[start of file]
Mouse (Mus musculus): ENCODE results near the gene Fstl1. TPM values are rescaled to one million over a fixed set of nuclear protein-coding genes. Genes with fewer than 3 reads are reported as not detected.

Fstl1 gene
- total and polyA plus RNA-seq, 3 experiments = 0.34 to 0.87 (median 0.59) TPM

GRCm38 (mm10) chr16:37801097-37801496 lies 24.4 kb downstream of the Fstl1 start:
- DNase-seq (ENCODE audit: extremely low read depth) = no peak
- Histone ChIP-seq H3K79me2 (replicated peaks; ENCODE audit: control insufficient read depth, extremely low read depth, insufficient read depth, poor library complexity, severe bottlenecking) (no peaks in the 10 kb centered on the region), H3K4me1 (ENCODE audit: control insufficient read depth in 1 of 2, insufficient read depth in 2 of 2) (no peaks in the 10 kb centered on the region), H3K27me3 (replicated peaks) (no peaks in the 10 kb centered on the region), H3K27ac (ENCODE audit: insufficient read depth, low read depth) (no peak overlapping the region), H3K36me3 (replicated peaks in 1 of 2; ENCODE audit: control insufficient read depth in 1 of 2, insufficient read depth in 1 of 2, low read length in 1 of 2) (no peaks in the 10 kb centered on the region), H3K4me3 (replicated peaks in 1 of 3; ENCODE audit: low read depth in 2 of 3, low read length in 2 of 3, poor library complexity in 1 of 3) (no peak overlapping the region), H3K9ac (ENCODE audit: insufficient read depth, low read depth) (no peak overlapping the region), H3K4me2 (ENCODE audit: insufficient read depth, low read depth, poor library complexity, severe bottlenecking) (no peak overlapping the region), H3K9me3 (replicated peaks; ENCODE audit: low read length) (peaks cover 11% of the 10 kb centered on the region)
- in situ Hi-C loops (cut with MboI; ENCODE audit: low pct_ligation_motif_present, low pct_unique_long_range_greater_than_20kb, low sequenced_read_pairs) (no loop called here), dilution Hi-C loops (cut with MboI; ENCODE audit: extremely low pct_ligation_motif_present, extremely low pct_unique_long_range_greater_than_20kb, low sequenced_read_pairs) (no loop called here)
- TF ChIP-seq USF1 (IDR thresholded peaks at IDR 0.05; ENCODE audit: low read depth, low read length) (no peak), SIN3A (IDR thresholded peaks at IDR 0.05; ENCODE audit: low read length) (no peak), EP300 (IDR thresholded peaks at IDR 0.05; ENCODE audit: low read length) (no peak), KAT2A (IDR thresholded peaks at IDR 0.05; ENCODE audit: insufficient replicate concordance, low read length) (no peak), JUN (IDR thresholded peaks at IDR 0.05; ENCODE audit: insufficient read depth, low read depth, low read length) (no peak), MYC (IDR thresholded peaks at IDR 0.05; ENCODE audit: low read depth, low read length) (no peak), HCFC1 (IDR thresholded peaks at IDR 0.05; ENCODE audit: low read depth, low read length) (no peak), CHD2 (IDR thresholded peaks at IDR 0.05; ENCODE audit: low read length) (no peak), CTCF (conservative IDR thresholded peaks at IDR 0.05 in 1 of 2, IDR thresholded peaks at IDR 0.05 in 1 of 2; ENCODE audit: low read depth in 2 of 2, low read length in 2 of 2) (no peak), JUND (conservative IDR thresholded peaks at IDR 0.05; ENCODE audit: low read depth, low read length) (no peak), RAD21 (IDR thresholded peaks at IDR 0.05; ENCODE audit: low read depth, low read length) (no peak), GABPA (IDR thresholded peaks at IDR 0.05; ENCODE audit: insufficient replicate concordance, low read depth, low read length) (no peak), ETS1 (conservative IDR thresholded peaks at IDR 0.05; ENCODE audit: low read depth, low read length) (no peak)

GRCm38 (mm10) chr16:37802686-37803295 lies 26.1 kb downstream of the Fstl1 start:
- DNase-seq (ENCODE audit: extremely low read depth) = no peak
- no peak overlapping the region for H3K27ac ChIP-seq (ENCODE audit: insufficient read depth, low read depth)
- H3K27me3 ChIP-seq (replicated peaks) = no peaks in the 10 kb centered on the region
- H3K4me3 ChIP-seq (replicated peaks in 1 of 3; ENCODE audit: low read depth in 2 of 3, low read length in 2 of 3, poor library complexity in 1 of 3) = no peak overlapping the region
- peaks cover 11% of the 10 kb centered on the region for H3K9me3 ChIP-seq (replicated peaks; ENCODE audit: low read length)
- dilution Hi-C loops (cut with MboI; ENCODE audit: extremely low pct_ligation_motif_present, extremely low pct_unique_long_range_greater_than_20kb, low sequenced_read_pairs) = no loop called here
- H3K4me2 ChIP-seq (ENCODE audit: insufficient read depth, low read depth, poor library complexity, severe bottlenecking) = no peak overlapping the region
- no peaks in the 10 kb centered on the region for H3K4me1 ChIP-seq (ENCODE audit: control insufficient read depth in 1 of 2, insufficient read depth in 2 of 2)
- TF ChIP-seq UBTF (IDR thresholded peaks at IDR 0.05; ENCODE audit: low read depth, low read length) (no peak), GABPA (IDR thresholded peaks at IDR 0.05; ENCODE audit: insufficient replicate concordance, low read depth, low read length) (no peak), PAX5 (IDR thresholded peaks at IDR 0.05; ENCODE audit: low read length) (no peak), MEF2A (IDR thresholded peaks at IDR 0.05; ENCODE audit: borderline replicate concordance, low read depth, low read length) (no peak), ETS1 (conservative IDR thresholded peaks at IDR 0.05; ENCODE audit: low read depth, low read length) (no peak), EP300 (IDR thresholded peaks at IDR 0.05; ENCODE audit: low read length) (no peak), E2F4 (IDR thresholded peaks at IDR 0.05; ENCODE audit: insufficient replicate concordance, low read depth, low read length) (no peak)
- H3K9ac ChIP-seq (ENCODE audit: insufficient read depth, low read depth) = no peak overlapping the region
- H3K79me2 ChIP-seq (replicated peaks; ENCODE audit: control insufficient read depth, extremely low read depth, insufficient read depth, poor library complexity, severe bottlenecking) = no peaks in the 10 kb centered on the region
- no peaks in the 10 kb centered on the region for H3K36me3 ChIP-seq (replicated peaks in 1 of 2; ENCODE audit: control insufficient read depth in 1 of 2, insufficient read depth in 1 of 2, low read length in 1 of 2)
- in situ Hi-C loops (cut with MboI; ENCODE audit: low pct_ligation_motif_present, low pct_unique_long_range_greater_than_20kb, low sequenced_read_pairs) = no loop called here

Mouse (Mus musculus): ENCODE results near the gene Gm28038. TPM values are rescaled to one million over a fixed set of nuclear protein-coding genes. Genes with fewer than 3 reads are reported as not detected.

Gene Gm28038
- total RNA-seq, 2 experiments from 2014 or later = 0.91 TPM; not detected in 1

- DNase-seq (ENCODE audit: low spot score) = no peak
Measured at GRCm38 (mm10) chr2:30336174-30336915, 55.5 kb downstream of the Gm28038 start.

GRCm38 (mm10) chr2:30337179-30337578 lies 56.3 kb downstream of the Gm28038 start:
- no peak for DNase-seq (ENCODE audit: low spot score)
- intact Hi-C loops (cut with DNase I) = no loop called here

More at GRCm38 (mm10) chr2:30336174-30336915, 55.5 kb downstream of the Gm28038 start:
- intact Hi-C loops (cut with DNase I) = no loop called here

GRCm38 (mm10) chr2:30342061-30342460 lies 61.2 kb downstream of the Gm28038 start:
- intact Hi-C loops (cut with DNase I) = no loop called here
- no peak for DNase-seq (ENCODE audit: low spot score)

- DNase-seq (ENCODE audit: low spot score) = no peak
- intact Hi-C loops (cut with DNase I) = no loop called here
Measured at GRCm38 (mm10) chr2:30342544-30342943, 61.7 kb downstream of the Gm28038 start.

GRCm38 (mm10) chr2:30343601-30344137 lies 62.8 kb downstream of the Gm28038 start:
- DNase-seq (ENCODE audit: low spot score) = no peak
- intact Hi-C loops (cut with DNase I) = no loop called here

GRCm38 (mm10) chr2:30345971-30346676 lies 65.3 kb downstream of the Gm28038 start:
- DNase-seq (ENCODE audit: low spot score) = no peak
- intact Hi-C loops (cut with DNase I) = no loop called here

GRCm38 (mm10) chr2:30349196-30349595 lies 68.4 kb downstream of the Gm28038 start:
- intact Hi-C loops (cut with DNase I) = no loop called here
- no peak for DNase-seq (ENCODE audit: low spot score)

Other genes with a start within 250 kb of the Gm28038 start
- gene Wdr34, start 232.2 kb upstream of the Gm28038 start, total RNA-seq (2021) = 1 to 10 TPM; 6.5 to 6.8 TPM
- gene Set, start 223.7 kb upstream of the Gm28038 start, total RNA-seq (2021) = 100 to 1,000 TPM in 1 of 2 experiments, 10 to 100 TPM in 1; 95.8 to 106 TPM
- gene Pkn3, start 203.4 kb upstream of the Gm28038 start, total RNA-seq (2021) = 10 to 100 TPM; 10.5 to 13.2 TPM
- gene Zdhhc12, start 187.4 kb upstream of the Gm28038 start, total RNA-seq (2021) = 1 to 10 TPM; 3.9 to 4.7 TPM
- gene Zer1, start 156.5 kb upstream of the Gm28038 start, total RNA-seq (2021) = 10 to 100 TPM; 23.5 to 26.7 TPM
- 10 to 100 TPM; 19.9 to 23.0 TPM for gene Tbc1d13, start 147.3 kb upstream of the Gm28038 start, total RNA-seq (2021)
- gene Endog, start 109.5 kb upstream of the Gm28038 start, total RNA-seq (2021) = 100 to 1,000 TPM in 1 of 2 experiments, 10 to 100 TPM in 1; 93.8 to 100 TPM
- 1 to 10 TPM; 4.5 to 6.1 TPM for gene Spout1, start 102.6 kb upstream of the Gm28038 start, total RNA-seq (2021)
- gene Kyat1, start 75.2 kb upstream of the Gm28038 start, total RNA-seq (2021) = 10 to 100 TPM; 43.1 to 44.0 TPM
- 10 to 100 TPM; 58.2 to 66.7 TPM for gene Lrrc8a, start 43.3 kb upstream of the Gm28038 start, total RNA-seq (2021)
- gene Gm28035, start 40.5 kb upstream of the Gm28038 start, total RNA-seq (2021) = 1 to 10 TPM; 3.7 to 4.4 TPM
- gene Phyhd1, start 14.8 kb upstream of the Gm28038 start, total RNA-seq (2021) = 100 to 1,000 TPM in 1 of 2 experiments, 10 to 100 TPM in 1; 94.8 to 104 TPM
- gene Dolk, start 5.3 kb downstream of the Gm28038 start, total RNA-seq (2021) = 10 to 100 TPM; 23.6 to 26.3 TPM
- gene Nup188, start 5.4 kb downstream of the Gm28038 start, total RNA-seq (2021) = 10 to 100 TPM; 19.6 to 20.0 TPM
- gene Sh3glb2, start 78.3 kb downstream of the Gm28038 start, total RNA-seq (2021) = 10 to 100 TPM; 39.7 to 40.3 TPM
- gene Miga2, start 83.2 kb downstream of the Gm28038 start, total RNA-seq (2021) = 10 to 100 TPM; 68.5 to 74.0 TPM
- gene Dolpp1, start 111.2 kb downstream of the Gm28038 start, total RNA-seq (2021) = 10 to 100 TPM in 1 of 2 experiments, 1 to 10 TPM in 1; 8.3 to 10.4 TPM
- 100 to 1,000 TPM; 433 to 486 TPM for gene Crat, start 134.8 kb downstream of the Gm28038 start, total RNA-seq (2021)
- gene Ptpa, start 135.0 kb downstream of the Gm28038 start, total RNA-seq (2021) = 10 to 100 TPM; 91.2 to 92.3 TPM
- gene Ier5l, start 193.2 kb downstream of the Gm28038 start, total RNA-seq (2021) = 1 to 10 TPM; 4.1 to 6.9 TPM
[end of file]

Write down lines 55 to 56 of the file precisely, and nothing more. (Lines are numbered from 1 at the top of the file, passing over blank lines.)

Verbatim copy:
- gene Endog, start 109.5 kb upstream of the Gm28038 start, total RNA-seq (2021) = 100 to 1,000 TPM in 1 of 2 experiments, 10 to 100 TPM in 1; 93.8 to 100 TPM
- 1 to 10 TPM; 4.5 to 6.1 TPM for gene Spout1, start 102.6 kb upstream of the Gm28038 start, total RNA-seq (2021)